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Hong Kong housing

Hong Kong task force report on land supply: win some, lose some

  • Ignoring PLA land on government advice and targeting the Fanling golf course are blemishes on a largely excellent report
PUBLISHED : Saturday, 12 January, 2019, 2:02pm
UPDATED : Saturday, 12 January, 2019, 2:02pm

I make three observations on the largely excellent Task Force on Land Supply report. First, recommending the priority development of brownfield sites and agricultural land, including that held by developers, is to be welcomed. These opportunities have been neglected for too many years and should be tackled head on now.

Second, the report, on government advice, ignores land sites currently occupied by the People’s Liberation Army (PLA), after the government said that land was being used for defence purposes. These are extensive, largely underutilised and easily developed. I understand that a mechanism for the return of military land to our government was established at the time of the Joint Declaration. It just needs to be activated.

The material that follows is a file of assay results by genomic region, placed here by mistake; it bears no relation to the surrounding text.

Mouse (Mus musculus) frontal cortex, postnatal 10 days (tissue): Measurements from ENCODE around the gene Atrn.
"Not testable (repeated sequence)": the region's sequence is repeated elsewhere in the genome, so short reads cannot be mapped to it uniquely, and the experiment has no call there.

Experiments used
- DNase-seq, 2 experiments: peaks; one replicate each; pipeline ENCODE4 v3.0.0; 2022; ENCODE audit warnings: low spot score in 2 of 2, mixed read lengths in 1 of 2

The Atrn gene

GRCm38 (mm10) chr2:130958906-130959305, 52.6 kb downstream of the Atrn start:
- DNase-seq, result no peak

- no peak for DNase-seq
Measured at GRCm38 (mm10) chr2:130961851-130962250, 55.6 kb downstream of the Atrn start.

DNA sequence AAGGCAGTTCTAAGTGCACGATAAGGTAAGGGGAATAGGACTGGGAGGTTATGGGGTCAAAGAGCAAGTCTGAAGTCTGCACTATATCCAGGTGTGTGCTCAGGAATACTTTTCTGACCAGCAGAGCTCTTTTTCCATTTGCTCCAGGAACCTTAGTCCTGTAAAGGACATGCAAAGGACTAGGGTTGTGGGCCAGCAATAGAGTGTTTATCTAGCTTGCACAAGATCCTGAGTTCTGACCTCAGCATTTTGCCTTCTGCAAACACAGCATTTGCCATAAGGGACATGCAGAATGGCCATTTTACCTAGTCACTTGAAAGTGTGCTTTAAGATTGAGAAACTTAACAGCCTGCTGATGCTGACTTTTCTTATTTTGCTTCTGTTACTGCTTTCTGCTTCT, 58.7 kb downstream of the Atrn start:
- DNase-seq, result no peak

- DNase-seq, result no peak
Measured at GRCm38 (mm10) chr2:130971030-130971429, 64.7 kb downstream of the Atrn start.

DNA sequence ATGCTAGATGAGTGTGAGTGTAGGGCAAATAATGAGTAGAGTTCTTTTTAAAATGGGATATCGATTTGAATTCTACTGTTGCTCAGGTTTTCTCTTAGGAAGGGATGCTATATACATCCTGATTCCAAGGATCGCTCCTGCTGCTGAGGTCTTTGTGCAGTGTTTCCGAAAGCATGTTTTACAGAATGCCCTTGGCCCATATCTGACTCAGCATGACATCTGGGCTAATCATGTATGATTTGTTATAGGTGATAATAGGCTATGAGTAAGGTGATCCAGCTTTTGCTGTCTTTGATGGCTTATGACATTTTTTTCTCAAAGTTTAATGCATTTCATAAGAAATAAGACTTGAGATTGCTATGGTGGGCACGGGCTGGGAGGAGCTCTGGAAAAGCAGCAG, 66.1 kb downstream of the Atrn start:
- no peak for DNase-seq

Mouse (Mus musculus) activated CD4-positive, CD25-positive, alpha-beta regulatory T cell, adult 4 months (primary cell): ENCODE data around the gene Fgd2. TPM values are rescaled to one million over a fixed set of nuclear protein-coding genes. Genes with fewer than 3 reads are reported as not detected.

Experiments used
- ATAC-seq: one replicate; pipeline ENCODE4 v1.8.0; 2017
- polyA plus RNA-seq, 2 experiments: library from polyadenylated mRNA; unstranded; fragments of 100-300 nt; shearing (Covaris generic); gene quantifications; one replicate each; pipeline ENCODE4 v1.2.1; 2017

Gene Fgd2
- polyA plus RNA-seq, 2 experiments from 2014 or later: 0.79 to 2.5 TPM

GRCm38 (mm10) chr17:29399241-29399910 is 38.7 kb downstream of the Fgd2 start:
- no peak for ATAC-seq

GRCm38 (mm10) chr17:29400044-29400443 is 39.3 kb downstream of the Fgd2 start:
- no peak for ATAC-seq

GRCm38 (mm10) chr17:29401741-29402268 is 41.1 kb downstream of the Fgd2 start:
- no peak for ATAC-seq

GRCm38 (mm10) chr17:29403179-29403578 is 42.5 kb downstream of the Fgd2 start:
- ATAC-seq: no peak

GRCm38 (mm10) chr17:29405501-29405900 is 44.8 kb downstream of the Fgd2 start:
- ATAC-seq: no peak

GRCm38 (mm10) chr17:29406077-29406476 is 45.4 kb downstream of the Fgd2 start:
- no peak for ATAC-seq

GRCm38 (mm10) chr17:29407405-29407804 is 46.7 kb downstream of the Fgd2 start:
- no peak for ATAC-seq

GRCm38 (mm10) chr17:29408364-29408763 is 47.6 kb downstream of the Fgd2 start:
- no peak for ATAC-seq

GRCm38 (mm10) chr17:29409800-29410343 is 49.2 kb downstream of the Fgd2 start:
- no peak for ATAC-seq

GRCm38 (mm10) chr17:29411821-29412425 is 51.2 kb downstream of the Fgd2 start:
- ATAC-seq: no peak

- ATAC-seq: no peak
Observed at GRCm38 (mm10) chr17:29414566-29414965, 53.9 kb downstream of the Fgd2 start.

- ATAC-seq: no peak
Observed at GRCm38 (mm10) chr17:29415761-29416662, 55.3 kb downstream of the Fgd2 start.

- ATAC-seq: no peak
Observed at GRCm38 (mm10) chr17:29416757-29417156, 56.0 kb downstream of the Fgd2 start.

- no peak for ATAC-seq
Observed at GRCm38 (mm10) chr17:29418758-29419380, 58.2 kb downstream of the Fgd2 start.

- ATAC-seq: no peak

President Xi Jinping has indicated on several occasions that it is central government policy to support Hong Kong, and it seems inconceivable that they would refuse to assist us in our number one priority if asked to request the PLA to release all land surplus to its operational needs. We undoubtedly have the necessary public funds to compensate, if required.

Third, targeting part of the Fanling golf course for housing is just plain wrong. In relation to the overall land area needed, it is too small scale and is devastating to a major environmental and heritage asset, as Alexander Duggie points out in his letter of January 4. It erodes existing government policy to develop sport in Hong Kong, including major events, reduces the attractiveness of Hong Kong as an international city and is contrary to the report’s highlighted need for a balanced living environment, valuing open space and sports and recreational facilities as much as the built environment.

It seems the task force has been driven more by political considerations of popular discontent at the wealth gap and elitism than long-term practical considerations that benefit the whole of Hong Kong.

T.E. Smith, Stanley